Luisiana Dobrinescu , 22 Apr 2013
“If what was done in compliance with the law in force could be continuously damaged by the new law, any forecast would be impossible and the legal order itself would be threatened as the trust in the security of rights would decrease” (Prof. Mihail Eliescu, 1967).
In the last years, more and more tax disputes have been caused by the vagueness of the law, namely the constant changes into the rules of fiscal law which led to inconsistencies in the interpretation and implementation of the law in time.
“In Romania, the compliance with the Constitution, its supremacy and the laws is mandatory”, according to article 1 paragraph 5 of the Fundamental Law. However, the compliance with the law implies knowing it, which means, in turn, to provide the common citizen with the access to the body of law.
The accessibility of the law mainly concerns making it public. Nevertheless, there is another meaning of the accessibility concept, namely the one which refers to the manner in which the contents of the legal enactments are received, i.e. their understanding.
In the contemporaneous Romanian taxation regulations are enacted today and their implementation is expected to occur starting with the following day. It is simply fiction to consider that such a period of time is reasonable for the subjects of law to become aware of the existence of the new law, to understand and to assimilate its consequences upon their conduct…
The legal rule has to be clear, intelligible, since the persons that it addresses to must not only be informed in advance about the consequences of their acts and facts, but also to understand their legal consequences. Otherwise, the principle according to which nobody can invoke the ignorance of the law may no longer be applicable, which would have serious consequences upon the security of social relationships and the existence of the society in general.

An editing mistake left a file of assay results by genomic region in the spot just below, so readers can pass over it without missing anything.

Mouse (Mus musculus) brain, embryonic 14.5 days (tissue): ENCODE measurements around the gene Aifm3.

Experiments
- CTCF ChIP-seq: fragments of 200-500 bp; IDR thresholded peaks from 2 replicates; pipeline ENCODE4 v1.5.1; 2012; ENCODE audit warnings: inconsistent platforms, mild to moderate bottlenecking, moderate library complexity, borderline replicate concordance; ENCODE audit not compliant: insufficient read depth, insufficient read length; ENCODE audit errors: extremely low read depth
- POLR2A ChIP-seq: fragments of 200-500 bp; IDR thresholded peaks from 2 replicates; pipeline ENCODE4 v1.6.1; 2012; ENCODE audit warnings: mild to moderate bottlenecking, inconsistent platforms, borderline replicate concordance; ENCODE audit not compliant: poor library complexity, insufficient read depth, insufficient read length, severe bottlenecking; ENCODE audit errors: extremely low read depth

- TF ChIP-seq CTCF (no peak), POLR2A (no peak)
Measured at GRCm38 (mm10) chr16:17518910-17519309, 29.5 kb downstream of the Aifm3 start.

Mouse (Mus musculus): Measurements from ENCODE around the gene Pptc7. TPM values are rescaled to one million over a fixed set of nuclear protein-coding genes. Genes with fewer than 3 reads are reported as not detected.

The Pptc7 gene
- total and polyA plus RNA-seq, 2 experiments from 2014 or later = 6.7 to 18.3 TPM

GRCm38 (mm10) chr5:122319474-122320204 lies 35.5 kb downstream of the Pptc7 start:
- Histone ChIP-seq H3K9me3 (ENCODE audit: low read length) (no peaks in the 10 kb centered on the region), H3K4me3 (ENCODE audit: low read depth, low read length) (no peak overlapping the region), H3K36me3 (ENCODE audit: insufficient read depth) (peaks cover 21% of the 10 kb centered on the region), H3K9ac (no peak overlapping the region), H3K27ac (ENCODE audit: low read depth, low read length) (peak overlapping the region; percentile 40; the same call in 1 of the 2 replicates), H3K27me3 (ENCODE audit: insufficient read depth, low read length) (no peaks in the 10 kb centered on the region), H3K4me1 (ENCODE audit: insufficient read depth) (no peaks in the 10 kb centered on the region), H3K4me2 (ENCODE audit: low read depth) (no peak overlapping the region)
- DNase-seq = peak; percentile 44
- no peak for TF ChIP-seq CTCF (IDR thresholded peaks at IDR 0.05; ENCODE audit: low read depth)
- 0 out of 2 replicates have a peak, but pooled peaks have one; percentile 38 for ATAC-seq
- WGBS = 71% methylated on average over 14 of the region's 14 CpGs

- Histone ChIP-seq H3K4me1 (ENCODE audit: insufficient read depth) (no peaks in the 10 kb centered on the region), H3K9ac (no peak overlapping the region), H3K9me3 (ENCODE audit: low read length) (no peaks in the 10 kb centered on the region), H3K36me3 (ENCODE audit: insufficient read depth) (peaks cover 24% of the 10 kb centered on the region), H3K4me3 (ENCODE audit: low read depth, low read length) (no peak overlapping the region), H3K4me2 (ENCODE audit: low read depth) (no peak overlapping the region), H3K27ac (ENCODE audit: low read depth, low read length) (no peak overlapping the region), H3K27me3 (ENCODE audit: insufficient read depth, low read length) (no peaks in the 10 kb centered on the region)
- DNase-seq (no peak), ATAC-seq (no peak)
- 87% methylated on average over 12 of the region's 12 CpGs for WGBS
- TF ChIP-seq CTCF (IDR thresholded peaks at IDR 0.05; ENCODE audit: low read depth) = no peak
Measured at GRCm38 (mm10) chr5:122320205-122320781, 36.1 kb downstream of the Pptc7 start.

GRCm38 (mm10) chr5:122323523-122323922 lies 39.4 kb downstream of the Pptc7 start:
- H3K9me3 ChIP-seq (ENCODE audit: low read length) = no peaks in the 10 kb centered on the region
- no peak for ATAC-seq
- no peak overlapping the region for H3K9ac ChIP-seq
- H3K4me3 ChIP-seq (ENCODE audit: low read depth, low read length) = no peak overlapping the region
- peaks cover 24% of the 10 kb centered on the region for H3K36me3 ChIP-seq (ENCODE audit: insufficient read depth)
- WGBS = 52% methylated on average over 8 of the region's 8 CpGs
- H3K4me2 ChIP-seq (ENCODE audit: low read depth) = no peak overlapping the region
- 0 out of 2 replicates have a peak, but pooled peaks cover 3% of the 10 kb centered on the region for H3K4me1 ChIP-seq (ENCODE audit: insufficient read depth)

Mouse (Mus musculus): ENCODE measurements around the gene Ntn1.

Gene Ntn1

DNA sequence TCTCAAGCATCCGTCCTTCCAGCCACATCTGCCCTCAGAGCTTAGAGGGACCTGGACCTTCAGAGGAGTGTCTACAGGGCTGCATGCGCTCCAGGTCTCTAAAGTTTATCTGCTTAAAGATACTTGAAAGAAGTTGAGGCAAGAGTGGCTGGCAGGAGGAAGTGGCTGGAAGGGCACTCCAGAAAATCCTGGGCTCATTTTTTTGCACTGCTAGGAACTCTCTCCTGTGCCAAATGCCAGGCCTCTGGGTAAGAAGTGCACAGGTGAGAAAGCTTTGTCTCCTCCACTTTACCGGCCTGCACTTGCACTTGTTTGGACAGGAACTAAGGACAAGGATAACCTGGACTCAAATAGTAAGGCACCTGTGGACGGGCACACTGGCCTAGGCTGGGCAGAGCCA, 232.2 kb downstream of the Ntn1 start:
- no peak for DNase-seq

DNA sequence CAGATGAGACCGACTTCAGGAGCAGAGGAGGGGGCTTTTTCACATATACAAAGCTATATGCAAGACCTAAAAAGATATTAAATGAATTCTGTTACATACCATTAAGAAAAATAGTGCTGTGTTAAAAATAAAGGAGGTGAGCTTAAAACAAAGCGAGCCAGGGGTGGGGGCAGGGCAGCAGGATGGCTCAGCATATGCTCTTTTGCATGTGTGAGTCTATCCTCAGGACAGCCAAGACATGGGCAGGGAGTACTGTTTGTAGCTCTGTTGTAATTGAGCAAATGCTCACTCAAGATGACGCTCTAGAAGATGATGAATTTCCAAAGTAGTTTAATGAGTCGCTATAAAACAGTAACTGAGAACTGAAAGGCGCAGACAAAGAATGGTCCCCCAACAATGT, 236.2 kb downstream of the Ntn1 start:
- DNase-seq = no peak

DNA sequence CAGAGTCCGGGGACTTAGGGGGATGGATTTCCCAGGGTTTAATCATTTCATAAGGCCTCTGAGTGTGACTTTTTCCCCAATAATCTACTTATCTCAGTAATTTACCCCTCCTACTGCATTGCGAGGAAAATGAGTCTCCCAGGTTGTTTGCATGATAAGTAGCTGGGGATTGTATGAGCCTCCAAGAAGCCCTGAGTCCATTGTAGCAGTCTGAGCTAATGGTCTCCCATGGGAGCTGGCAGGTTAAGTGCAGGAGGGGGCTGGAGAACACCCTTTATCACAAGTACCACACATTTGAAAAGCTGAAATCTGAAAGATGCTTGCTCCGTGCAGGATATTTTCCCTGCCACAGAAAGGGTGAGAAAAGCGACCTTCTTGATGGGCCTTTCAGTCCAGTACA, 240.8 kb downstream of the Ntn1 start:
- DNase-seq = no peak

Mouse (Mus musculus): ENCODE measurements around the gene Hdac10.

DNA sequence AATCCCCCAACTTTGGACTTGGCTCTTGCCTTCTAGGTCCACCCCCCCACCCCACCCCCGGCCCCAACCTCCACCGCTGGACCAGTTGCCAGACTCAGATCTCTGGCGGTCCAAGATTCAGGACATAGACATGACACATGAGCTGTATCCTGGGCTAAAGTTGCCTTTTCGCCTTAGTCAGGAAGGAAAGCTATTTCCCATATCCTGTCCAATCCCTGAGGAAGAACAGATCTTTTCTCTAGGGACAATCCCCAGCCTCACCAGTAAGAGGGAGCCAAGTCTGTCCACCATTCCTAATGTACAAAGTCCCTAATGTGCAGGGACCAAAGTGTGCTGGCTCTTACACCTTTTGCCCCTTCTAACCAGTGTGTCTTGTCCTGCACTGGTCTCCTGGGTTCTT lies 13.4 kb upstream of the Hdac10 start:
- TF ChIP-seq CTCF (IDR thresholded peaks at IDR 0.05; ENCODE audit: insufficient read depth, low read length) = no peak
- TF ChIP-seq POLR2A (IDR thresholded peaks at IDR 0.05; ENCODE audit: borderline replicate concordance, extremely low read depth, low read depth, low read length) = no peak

All these elements secure “the quality of law”, one of the fundamental rights set forth in the Convention on Human Rights.
Therefore, the supremacy of the law referred to in the above quoted article set forth in the Constitution of Romania should be deemed in the first place the responsibility of the legislator in securing the quality of the legislation that the citizen has to assume and comply with.
We excel in theory, declaring and rising the clearness and accessibility of the fiscal rule to the rank of principle:
“The principle of certain taxation implies the elaboration of clear legal rules which should not give rise to arbitral interpretation, and the deadlines, the payment manner and the amounts to be paid should be accurately determined by each payer, being possible for them to follow and to understand their tax burden, as well as to determine the influence of their financial management decisions upon their tax burden” – according to article 3 of the Fiscal Code.
Unfortunately, nowadays in Romania, the danger comes right from the law: the taxpayers of good faith are overwhelmed by the volume of the fiscal legislation and by the poor quality of the legal rule.
Furthermore, looking deeper into this problem, the legislator refuses to include in the domestic legislation a principle as modern as necessary, according to which THE BENEFIT OF DOUBTFUL INTERPRETATION SHOULD BE GIVEN TO THE TAXPAYER. In concrete terms, this principle of interpretation would ensure that, in case the body of law offers ambiguous or multiple ways of interpreting the taxpayers’ rights and obligations, the authorities (either tax inspectors or judges) have the obligation to resort to the most favourable approach.
This would not be a favour, but a sign of correctness in the relationship between the taxpayer and the fiscal body. Such a principle would certainly enhance the respect of the tax payer for the state authority and would discipline the legislator.
The High Court of Cassation and Justice, pursuant to a decision rendered in 2012, made an already important step in the doctrinaire enforceability of this principle, mentioning that: “in the fiscal law the principle of interpretation in dubio contra fiscum operates, according to which the doubtful legal provisions are construed against the tax authorities, since in the period that was verified, the competent authority itself had an incorrect and inconsistent vision of such fiscal matters”.
At almost every change in the political regime, the representatives of the Ministry of Finance announced their intention to introduce this rule of interpretation of the fiscal rule.
For budgetary reasons and due to the lack of confidence in the quality of its own regulation, “in dubio contra fiscum” is still a desideratum. Until such responsibility is assumed, but in the presence of all other principles so nicely and not pragmatically regulated, we are all involved in “the supreme law, the supreme injustice”.
Article written by the attorney-at-law Luisiana Dobrinescu (photo), partner at the law firm DOBRINESCU DOBREV SCA